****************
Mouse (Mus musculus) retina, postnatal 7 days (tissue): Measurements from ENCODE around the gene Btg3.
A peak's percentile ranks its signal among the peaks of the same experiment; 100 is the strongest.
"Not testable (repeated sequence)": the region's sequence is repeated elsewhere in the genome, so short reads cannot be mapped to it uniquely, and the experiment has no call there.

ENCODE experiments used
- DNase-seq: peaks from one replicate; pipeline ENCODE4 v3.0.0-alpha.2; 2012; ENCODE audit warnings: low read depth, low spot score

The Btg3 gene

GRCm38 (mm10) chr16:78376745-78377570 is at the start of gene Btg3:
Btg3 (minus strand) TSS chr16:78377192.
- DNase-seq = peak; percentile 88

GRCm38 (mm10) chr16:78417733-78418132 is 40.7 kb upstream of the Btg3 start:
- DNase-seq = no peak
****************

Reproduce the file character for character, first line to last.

Mouse (Mus musculus) retina, postnatal 7 days (tissue): Measurements from ENCODE around the gene Btg3.
A peak's percentile ranks its signal among the peaks of the same experiment; 100 is the strongest.
"Not testable (repeated sequence)": the region's sequence is repeated elsewhere in the genome, so short reads cannot be mapped to it uniquely, and the experiment has no call there.

ENCODE experiments used
- DNase-seq: peaks from one replicate; pipeline ENCODE4 v3.0.0-alpha.2; 2012; ENCODE audit warnings: low read depth, low spot score

The Btg3 gene

GRCm38 (mm10) chr16:78376745-78377570 is at the start of gene Btg3:
Btg3 (minus strand) TSS chr16:78377192.
- DNase-seq = peak; percentile 88

GRCm38 (mm10) chr16:78417733-78418132 is 40.7 kb upstream of the Btg3 start:
- DNase-seq = no peak